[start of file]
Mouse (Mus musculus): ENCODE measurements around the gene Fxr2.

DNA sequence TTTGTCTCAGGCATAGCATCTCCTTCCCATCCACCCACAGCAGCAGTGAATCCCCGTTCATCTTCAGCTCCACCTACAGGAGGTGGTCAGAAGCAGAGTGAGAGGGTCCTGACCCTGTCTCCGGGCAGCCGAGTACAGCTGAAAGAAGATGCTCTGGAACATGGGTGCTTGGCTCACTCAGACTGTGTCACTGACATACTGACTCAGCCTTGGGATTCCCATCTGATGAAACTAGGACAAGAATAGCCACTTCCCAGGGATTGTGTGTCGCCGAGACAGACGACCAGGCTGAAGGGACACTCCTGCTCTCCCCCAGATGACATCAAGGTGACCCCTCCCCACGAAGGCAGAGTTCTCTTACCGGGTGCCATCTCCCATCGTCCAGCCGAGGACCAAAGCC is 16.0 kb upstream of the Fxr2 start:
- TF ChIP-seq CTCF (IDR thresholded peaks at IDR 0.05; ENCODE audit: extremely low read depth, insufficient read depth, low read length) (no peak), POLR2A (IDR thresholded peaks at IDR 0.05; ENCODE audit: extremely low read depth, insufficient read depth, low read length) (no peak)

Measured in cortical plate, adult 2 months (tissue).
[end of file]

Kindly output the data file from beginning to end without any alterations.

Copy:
Mouse (Mus musculus): ENCODE measurements around the gene Fxr2.

DNA sequence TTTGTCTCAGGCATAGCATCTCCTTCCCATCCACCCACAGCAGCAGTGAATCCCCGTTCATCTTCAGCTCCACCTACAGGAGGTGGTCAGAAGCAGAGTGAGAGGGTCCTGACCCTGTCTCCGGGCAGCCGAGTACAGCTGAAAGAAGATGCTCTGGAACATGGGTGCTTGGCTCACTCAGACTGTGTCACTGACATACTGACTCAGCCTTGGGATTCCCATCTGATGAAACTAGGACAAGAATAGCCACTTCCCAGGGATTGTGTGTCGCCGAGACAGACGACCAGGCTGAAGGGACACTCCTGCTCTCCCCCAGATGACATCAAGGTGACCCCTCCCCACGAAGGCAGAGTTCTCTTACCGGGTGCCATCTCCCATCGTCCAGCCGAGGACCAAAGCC is 16.0 kb upstream of the Fxr2 start:
- TF ChIP-seq CTCF (IDR thresholded peaks at IDR 0.05; ENCODE audit: extremely low read depth, insufficient read depth, low read length) (no peak), POLR2A (IDR thresholded peaks at IDR 0.05; ENCODE audit: extremely low read depth, insufficient read depth, low read length) (no peak)

Measured in cortical plate, adult 2 months (tissue).